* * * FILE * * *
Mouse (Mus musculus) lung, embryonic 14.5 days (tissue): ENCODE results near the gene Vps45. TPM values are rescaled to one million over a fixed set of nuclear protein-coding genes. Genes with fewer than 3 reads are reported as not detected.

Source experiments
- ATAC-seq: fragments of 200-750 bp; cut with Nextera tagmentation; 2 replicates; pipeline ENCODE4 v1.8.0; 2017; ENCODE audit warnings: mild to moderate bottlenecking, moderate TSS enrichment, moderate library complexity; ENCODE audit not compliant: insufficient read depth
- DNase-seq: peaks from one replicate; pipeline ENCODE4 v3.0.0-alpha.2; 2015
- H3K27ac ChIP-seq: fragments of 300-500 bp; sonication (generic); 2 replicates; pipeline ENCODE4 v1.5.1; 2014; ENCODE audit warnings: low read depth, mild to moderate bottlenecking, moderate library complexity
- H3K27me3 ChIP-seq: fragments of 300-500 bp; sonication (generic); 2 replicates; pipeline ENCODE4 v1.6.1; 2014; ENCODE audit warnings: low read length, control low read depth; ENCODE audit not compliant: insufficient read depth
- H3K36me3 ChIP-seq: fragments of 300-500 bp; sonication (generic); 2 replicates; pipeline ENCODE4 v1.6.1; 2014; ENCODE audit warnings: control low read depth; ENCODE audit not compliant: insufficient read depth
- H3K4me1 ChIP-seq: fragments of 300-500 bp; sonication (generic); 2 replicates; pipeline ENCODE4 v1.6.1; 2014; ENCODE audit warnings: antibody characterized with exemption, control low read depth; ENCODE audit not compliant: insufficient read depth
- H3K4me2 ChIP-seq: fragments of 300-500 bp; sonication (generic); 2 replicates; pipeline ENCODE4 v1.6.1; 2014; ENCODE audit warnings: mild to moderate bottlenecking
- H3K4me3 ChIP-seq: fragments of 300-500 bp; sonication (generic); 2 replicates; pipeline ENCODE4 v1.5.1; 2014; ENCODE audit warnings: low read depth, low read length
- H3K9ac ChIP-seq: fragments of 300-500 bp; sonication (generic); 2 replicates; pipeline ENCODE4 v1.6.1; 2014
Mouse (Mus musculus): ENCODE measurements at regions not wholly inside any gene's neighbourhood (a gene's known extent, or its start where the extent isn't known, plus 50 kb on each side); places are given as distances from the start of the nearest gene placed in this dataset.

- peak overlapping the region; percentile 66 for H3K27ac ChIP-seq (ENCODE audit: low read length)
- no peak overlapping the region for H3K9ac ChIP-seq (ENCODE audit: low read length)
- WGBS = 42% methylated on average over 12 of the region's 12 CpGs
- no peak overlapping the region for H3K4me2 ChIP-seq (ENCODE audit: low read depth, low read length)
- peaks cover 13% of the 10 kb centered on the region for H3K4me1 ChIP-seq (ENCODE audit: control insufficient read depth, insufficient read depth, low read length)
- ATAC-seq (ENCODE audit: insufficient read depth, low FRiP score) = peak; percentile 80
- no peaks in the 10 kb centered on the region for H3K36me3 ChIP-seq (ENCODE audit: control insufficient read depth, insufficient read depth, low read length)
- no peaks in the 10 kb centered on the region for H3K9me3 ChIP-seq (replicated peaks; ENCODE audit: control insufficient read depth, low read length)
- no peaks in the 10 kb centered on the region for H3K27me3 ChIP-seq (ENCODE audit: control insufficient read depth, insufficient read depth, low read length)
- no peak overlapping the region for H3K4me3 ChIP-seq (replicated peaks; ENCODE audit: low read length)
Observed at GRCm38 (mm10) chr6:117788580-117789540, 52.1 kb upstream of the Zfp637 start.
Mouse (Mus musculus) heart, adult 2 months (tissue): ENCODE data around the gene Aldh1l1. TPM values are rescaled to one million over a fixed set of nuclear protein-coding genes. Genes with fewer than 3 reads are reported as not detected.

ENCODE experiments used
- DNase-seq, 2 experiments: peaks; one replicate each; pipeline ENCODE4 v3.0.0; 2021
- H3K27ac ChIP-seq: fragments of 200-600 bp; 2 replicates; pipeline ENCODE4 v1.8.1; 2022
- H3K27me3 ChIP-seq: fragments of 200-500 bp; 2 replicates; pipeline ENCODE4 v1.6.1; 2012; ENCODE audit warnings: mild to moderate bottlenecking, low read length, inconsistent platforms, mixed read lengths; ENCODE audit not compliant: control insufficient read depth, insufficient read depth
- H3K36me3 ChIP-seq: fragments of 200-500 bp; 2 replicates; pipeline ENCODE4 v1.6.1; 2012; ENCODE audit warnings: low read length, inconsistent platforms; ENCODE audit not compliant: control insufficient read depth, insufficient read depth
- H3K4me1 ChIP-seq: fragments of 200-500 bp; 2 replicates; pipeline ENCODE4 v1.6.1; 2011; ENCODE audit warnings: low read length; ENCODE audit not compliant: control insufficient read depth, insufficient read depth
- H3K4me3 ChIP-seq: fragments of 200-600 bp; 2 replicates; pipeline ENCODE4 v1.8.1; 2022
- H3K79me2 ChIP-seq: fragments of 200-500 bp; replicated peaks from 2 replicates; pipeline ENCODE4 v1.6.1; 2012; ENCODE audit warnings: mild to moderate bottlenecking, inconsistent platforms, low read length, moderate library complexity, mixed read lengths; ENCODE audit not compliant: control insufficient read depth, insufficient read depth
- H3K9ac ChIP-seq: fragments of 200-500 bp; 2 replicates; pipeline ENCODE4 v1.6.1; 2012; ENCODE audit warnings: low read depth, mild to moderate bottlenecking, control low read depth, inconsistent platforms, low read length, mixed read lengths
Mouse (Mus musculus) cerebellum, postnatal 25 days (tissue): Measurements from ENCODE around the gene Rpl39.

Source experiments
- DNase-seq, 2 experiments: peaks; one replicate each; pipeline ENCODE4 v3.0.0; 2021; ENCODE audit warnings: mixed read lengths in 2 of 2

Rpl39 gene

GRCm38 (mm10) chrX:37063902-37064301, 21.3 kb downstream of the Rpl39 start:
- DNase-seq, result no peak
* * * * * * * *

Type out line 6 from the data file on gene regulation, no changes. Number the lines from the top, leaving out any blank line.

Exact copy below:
- H3K27me3 ChIP-seq: fragments of 300-500 bp; sonication (generic); 2 replicates; pipeline ENCODE4 v1.6.1; 2014; ENCODE audit warnings: low read length, control low read depth; ENCODE audit not compliant: insufficient read depth